In 2021, Jacobson and Robert W. Howarth published a peer-reviewed study in Energy Science and Engineering looking at the lifecycle of blue hydrogen’s greenhouse gas footprint.
“Far from being low carbon,” they wrote, “greenhouse gas emissions from the production of blue hydrogen are quite high, particularly due to the release of fugitive methane.”
There’s also a usability problem. “The only real useful applications of hydrogen are long-distance heavy transport and steel production,” Jacobson told DeSmog. When it comes to cars or household heating, he explained that hydrogen is a less efficient fuel source than battery storage.
According to the 2021 study, 96 percent of hydrogen is currently generated from fossil fuels.
A separate study by researchers including Joule Bergerson from the Department of Chemical and Petroleum Engineering at the University of Calgary, concluded that blue hydrogen can only be considered low-emission if the natural gas supply along the entire supply chain, including extraction, storage, and transport, stays under 0.5 percent.
Countries such as Norway, the UK, and the Netherlands claim to have met these targets, but Jacobson said that this is a claim provided without any proof. A study published earlier this year found that oil and gas infrastructure in New Mexico’s Permian Basin was releasing more than six times more methane than previously estimated by the EPA.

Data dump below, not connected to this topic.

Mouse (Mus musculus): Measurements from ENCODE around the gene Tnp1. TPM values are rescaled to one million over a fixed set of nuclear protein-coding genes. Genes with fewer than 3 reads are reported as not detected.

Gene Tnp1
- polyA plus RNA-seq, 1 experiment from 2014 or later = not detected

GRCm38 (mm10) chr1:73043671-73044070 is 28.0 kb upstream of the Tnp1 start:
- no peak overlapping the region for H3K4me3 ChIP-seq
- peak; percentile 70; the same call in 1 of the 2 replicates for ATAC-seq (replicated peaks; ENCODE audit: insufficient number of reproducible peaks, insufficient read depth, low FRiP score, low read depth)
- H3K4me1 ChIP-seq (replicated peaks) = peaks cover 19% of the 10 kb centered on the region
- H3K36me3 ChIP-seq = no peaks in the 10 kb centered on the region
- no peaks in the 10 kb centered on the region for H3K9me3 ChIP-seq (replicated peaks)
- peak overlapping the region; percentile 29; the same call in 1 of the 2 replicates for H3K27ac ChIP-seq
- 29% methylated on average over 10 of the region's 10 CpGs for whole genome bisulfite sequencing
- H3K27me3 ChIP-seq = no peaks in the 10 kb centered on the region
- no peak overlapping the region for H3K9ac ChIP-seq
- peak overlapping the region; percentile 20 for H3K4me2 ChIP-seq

In Canada, there is significant evidence that the oil and gas industry is underreporting methane emissions in Alberta. According to the federal government’s official greenhouse gas inventory, methane currently accounts for 13 percent of Canada’s GHG emissions. Environmental Defense Canada studied a report by GreenPath, an Alberta-based energy services company, and the Alberta Energy Regulator, as well as infrared video footage and found that the emissions were 60 percent higher than reported, and equipment is routinely malfunctioning and leaking methane.
The entire foundation of Canada’s strategy for achieving net-zero emissions rests on the widespread adoption of hydrogen. But, increasingly, that vision for the future seems uncertain.
“Factor in the inevitable leaks of methane from the extraction and processing of the natural gas feedstock (around 3.5 percent for Alberta), and the concept of producing clean hydrogen from natural gas looks increasingly doubtful,” Martin Bush, a renewable energy consultant, wrote in Policy Options.